What exactly causes rolling restistance?

Tyres are deformed by the action of such forces as the weight of the vehicle. This affects the road contact area and the adjacent side wall of the tyres.

When the wheel turns, weight is constantly being applied to and removed from a new section of the tyres. The periodic deformation of the tyre leads to the ongoing conversion of some of the mechanical energy into heat.

The purpose of the energy provided by the engine is to drive the vehicle. Some of this energy is, however, lost by friction in the bearings, by the air resistance of the vehicle and, finally, by the rolling resistance of the tyres.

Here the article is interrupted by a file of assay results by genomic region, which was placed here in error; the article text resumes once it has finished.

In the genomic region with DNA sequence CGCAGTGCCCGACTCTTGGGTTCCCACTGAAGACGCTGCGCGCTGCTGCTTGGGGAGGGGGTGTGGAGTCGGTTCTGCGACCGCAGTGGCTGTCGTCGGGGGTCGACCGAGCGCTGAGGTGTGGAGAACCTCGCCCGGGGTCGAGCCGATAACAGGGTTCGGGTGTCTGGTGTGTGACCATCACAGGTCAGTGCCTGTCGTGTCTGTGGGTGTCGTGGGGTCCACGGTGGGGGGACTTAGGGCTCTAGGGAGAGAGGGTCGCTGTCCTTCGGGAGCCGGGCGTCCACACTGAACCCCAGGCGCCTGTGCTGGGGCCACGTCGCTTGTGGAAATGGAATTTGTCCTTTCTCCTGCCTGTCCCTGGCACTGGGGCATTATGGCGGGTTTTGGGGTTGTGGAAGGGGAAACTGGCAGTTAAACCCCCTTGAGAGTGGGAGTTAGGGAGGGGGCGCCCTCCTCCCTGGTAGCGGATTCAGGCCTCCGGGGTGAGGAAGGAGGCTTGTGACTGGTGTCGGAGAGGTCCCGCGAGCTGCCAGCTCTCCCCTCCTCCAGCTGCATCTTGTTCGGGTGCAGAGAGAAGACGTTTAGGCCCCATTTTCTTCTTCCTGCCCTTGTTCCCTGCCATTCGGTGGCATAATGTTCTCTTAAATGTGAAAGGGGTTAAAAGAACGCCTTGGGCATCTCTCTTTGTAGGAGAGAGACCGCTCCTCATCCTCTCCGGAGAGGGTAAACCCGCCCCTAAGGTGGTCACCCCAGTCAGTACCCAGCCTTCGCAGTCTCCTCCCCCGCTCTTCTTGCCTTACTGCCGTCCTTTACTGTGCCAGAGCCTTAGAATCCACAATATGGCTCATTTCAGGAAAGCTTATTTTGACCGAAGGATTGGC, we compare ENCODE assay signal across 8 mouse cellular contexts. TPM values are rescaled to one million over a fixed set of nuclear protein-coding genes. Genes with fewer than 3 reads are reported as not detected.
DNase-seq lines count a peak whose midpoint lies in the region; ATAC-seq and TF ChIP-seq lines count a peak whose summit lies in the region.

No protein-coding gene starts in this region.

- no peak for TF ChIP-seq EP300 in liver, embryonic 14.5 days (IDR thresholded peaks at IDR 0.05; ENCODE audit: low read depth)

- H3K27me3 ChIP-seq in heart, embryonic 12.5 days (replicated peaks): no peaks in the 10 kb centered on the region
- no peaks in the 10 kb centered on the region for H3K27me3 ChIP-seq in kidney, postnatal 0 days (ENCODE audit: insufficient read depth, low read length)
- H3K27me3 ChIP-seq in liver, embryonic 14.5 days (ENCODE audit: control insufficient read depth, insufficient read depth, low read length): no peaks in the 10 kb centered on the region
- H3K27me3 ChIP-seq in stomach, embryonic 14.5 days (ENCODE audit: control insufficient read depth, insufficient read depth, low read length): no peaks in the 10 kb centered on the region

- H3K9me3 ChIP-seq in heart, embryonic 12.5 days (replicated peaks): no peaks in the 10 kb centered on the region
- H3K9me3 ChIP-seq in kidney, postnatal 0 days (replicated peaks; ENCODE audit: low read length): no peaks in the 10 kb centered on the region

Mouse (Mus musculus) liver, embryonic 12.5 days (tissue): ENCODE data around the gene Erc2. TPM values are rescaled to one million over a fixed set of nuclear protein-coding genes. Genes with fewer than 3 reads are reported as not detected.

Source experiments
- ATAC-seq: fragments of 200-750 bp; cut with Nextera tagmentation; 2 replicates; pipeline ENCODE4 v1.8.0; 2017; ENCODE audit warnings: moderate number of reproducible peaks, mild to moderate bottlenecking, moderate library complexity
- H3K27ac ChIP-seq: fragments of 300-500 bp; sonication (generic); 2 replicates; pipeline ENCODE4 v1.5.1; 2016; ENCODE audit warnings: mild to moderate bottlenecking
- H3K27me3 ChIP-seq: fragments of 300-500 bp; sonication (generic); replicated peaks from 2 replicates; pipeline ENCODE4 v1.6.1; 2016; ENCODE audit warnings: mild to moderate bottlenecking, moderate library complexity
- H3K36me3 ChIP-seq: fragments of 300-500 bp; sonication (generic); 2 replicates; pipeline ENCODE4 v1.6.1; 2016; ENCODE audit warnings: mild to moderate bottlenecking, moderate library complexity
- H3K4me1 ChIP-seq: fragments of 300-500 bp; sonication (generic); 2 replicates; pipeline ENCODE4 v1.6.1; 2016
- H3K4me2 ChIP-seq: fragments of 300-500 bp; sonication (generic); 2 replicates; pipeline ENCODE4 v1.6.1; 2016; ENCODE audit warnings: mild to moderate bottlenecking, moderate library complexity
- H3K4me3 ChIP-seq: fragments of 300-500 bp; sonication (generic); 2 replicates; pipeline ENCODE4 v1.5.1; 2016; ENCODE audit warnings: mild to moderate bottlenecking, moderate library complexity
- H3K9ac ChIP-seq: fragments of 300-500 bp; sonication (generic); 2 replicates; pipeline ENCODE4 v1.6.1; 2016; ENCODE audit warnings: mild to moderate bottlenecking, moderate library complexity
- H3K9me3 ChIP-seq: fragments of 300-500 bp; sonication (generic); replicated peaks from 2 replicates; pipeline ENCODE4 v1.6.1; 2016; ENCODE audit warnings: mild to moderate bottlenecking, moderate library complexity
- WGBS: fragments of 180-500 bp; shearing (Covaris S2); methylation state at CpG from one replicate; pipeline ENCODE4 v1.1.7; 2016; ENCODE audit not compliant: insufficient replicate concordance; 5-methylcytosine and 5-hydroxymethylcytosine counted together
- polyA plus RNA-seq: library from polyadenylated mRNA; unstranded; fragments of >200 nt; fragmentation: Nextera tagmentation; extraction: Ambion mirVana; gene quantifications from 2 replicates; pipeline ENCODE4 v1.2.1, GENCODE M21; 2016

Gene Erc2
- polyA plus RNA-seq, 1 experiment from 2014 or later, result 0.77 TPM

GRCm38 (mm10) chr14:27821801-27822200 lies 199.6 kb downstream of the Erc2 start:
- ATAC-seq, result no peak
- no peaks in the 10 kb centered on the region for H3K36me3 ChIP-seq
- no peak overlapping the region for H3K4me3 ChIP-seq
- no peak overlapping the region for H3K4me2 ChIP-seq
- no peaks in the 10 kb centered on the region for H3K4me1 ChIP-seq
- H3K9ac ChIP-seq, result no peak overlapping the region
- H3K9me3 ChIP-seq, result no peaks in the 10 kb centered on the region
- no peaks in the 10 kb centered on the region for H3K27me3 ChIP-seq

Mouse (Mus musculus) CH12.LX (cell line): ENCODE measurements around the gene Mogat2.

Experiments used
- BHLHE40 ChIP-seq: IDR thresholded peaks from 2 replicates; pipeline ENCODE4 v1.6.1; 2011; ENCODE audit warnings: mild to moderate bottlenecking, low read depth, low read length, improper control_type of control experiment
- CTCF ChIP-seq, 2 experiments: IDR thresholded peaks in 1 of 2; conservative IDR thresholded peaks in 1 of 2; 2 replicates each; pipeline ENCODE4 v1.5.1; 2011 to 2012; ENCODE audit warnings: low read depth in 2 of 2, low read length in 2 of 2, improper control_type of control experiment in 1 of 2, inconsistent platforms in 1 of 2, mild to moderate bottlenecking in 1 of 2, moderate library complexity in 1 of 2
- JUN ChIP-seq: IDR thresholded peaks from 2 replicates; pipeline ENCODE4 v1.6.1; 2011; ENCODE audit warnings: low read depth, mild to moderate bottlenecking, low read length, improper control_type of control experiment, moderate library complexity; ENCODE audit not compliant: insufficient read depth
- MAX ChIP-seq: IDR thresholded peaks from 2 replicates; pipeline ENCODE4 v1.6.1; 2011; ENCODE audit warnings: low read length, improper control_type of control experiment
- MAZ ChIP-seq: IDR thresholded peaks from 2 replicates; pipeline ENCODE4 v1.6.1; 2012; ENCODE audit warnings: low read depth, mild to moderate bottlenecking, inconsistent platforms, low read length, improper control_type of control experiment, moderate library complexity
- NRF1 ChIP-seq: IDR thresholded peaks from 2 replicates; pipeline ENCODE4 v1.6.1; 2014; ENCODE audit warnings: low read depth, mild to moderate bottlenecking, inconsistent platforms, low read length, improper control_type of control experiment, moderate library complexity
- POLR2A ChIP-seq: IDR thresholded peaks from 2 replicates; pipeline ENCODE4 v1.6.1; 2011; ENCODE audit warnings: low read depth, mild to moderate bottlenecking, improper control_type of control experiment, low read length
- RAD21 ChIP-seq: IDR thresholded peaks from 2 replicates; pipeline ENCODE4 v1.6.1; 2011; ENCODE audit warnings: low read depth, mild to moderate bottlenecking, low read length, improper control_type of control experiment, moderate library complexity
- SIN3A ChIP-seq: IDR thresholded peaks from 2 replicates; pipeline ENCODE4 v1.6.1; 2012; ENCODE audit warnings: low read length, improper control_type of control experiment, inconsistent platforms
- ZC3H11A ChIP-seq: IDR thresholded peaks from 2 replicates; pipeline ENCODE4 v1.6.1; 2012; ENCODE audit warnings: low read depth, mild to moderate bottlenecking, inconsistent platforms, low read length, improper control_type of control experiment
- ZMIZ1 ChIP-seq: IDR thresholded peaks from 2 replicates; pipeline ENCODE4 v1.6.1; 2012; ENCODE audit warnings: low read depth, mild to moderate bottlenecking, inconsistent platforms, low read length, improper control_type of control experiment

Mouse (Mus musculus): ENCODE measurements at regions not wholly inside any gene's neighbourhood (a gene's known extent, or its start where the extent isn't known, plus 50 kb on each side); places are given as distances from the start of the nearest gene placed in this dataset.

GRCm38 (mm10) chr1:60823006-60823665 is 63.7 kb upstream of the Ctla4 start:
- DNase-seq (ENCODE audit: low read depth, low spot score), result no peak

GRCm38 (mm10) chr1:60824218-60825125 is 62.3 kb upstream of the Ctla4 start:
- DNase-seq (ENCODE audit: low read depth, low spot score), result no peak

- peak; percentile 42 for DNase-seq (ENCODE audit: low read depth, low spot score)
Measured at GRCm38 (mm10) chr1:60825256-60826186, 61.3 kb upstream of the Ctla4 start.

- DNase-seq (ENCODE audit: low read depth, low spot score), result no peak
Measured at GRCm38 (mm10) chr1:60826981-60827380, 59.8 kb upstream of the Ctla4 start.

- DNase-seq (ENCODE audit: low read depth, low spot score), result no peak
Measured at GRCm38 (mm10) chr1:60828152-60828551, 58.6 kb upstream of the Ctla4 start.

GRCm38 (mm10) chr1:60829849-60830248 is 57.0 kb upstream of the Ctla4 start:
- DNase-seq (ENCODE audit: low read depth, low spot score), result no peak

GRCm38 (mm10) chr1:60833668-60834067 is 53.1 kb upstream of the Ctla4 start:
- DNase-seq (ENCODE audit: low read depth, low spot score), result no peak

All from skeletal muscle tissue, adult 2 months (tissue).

The heat generated on the rolling tyre varies between the different areas. It is highest in the tread and the belting. If the flexibility of the tyre is reduced by increasing the air pressure, the rolling resistance level decreases too. There are limits to this, however, because a large increase in air pressure reduces driving comfort and driving safety drops when the road contact area of the tyre is smaller.

Optimisation of the tyre design, e.g. by reducing tension in the various components, and, in particular, the formulation of the rubber blend are crucial ways to lower rolling resistance.